To establish the terms of reference, here is the “use case” I am referring to in this article: you have a job so you are an employee and you get paid wages at regular intervals.
Naturally, this is a very common use case that many people fall into.
Now you have a job and it’s your sole source of income or at least accounts for the lion’s share of it. Every month / fortnight / whatever your pay cycle is, cash flows in but before long cash flows out in the form of bills, living expenses, and doodads.
The 3 cash flow patterns
If less cash flows out than in, you have surplus cash flow. They call this savings.
If an equal amount of cash flows out as in, you have net zero cash flow. They call this breaking even, also known as living from paycheck to paycheck. Hence the origins of the joke “j.o.b. stands for Just Over Broke” as you really are a paycheck away from not being able to eat or make rent. Of course, this is bad but not as half as bad as…
If more cash flows out than in, you have negative cash flow. Is this even possible?? Of course it is and happens everyday, they call this being in debt or living on your credit card. This means you are essentially trading your future for the present. Trading tomorrow for today. You are promising to repay today’s spending with future dollars that you must somehow earn in the future.
You see there’s no escaping it. Unlike what enticing credit card advertisements would have you believe, in the end every dime must be repaid back, every dollar accounted for and then some, in the form of interest on borrowings. So you may want to think twice before your next credit-fuelled purchase.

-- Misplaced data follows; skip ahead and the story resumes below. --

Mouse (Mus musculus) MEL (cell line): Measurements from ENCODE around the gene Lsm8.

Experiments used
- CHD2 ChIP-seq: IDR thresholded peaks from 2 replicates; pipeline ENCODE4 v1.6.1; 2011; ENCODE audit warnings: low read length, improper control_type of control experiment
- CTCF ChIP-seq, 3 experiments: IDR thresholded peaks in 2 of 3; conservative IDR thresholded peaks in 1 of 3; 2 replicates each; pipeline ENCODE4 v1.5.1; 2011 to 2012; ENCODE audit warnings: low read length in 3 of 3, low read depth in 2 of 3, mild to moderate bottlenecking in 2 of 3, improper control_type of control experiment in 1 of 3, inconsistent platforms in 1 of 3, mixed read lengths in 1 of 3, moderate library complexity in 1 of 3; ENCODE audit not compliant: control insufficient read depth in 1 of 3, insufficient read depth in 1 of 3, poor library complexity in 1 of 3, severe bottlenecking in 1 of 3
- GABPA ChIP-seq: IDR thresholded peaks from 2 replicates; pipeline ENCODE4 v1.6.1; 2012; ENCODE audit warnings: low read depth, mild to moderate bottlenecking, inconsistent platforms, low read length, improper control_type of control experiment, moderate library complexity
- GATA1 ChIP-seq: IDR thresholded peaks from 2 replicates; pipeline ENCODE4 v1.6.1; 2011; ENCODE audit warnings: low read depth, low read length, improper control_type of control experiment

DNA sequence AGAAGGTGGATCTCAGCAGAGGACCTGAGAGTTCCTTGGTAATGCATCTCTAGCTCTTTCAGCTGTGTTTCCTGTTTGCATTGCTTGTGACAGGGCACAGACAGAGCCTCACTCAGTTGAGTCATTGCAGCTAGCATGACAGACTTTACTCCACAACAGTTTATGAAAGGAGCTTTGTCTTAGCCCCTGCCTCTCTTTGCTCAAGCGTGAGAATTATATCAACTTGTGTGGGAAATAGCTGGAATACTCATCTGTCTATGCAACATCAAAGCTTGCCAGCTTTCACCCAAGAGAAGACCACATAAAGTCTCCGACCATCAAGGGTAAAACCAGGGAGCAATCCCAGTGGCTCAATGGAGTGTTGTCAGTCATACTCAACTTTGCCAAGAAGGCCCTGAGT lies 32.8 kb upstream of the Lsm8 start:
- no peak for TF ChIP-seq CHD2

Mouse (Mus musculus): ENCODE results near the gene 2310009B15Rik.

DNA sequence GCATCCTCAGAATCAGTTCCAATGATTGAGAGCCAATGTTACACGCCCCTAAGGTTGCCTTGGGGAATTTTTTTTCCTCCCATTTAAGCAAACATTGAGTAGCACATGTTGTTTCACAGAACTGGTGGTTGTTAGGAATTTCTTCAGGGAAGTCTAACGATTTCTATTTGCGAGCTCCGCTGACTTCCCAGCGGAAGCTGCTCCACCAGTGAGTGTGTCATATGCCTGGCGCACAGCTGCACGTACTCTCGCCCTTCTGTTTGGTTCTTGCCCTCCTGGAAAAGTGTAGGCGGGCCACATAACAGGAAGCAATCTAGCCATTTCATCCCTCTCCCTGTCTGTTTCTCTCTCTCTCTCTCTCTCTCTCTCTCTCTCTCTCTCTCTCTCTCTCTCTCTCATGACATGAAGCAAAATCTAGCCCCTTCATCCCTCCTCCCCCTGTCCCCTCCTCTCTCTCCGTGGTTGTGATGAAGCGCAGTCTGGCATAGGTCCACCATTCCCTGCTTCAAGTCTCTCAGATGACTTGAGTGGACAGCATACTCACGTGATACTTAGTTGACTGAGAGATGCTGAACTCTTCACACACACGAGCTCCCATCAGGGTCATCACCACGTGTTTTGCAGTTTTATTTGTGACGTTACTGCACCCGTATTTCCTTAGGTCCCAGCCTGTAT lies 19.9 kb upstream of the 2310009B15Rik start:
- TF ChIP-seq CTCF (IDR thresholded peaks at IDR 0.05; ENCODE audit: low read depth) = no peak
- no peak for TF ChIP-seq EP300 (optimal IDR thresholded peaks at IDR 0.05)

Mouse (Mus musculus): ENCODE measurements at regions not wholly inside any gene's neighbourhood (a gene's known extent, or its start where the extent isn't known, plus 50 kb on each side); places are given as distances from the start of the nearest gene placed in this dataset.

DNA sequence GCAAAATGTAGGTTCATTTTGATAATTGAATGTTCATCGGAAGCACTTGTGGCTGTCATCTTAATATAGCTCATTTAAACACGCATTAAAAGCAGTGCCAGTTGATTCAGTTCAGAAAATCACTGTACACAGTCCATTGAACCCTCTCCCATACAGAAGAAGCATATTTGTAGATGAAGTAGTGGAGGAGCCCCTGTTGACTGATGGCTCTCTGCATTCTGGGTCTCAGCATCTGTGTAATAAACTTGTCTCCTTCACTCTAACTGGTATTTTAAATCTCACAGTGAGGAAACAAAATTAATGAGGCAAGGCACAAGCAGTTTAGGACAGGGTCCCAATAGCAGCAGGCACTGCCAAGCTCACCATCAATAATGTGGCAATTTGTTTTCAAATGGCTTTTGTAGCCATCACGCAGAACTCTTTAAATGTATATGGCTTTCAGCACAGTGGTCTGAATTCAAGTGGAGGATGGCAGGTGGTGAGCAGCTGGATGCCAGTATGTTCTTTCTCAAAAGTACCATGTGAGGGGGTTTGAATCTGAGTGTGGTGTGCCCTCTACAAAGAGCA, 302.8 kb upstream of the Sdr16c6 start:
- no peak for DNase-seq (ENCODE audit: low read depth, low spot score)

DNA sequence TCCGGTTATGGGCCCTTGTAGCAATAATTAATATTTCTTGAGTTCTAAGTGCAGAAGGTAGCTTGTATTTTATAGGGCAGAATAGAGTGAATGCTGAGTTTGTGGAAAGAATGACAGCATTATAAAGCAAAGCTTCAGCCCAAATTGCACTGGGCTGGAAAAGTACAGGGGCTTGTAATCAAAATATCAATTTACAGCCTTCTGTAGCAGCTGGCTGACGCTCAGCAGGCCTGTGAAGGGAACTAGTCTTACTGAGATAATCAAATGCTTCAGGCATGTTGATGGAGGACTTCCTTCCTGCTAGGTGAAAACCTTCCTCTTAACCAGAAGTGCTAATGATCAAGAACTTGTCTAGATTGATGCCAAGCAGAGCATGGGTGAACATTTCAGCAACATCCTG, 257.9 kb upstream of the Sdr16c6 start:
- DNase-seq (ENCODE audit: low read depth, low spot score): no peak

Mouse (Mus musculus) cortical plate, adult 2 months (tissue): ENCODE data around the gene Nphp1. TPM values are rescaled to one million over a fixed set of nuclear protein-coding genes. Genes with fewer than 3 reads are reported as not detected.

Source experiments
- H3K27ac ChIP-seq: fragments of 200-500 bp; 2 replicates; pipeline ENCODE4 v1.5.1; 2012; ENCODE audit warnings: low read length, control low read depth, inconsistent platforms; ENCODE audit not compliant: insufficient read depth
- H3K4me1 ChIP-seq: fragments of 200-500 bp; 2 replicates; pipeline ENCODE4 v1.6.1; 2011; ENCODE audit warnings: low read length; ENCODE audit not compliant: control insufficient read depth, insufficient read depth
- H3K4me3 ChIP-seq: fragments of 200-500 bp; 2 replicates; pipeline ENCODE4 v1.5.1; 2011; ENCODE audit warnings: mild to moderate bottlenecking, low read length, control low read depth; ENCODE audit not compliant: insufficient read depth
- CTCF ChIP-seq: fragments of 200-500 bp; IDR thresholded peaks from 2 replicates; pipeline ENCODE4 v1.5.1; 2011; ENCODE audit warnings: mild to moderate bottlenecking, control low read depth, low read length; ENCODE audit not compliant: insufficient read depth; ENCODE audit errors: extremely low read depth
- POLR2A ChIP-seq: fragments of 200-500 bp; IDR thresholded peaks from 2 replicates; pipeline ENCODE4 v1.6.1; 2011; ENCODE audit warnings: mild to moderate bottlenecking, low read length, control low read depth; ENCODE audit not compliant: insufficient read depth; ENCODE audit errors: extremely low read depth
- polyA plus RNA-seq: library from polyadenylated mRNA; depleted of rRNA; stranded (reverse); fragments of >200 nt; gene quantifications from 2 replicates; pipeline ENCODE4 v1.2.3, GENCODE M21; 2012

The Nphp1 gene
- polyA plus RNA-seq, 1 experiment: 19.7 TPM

But I digressed.
The math doesn’t add up
The main reason you are poor is because you only have one source of income / cash flow and ten, fifty, a hundred sources of expenses / cash flowing out.
Thus it’s easy to see how most employees are trapped in a vicious cycle (also known as the “rat race”) of chasing their tails. Money comes in one end, only to drip out through many tiny holes in the bucket. It’s a leaky bucket.
Contrast this with the rich who often have their “hands in many pies.” On the extreme end, some of the rich are so diversified they might not even know all the things they own — take Bill Gates for example who has his own private hedge fund (let that sink in for a moment) Cascade Investment, LLC.
In other words the rich have many sources of cash flowing in that can serve as proxies for their time. This frees them from Time-Money-Servitude — that bloodsucking relationship between time and money that is the lot in life for all employees — which in turn allows them to build up even more sources of cash flow.
Realize that if you are directly exchanging time for money and selling your hours at an hourly rate, how can you expect to be rich when you only have 24 hours a day? Does that seem like a big number to you?
Building multiple sources of cash flow that can act as proxies for your time is the name of the game.
What do you think? I would love to hear your thoughts on this, whether you have anything to add or subtract.